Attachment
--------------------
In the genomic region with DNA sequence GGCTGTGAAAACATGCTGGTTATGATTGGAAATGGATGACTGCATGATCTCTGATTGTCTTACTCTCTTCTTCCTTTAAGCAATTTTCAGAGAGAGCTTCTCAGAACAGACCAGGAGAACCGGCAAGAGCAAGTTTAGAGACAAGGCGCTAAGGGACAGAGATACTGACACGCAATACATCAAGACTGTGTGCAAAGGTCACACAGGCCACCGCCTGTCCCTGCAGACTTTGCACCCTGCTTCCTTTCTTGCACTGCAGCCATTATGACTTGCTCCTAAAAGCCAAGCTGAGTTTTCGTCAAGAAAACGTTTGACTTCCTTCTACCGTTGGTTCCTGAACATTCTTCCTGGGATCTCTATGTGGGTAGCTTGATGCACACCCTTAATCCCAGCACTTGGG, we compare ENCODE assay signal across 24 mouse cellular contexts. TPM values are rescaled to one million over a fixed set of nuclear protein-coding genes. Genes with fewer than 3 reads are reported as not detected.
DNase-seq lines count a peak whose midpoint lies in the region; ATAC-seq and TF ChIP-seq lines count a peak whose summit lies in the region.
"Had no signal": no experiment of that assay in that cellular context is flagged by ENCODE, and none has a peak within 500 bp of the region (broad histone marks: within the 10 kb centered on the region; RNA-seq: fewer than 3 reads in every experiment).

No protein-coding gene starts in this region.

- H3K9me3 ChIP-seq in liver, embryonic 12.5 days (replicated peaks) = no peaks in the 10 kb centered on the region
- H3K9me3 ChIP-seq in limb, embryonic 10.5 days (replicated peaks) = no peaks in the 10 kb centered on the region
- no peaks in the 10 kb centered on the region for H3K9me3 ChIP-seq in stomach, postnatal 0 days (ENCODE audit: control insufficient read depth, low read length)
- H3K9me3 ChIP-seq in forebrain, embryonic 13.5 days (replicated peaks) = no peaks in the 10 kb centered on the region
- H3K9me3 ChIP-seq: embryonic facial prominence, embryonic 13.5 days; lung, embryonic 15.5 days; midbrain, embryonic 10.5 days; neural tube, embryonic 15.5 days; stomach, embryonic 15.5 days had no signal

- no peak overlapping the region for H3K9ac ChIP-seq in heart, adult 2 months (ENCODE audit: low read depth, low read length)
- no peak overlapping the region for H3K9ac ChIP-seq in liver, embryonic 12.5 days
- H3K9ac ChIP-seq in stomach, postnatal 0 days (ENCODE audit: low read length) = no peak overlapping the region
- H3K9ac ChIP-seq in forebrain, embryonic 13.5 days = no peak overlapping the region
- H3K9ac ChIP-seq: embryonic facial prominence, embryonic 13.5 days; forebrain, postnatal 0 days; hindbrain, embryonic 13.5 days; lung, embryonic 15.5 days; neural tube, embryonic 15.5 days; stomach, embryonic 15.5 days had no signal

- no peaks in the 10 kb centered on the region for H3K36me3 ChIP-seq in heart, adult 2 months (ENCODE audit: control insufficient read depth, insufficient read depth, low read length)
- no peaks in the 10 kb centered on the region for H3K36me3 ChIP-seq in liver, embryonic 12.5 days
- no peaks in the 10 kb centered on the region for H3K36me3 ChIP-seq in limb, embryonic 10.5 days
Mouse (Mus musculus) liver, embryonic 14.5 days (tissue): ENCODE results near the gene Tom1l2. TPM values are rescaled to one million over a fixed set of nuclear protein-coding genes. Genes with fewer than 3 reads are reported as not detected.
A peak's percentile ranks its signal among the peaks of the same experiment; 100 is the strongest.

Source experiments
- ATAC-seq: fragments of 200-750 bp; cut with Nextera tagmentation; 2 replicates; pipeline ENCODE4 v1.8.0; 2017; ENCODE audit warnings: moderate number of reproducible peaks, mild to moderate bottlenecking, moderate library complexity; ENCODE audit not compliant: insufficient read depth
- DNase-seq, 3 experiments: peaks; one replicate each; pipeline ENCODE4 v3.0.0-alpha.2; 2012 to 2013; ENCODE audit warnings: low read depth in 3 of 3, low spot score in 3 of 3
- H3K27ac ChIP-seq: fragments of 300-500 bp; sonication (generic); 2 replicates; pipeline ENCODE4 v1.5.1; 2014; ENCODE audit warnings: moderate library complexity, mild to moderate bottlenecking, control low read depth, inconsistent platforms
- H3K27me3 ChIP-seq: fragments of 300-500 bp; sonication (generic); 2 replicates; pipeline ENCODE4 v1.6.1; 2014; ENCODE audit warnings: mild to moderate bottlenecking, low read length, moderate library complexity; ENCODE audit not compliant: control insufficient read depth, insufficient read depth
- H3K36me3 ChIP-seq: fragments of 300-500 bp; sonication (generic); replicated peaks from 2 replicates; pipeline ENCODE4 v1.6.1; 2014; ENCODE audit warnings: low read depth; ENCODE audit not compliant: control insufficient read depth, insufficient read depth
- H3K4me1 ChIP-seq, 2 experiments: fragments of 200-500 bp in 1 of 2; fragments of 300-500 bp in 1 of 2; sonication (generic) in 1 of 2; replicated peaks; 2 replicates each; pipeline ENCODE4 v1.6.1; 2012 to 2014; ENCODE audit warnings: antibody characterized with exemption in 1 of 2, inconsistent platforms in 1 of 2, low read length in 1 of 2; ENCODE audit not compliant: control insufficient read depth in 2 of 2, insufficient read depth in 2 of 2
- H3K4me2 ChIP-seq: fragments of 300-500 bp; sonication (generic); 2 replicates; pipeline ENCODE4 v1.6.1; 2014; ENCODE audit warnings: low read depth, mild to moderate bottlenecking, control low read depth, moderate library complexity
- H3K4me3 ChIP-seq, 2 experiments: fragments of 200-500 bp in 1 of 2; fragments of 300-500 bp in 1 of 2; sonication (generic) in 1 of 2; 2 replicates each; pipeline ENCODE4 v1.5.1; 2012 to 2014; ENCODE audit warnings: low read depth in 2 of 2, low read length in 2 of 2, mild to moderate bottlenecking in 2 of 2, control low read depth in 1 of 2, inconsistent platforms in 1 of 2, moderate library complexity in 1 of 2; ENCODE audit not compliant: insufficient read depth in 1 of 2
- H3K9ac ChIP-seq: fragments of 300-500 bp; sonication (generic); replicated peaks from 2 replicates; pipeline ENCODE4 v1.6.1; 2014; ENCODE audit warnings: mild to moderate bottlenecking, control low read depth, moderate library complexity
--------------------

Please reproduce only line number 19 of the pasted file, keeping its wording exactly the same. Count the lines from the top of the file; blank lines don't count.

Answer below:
A peak's percentile ranks its signal among the peaks of the same experiment; 100 is the strongest.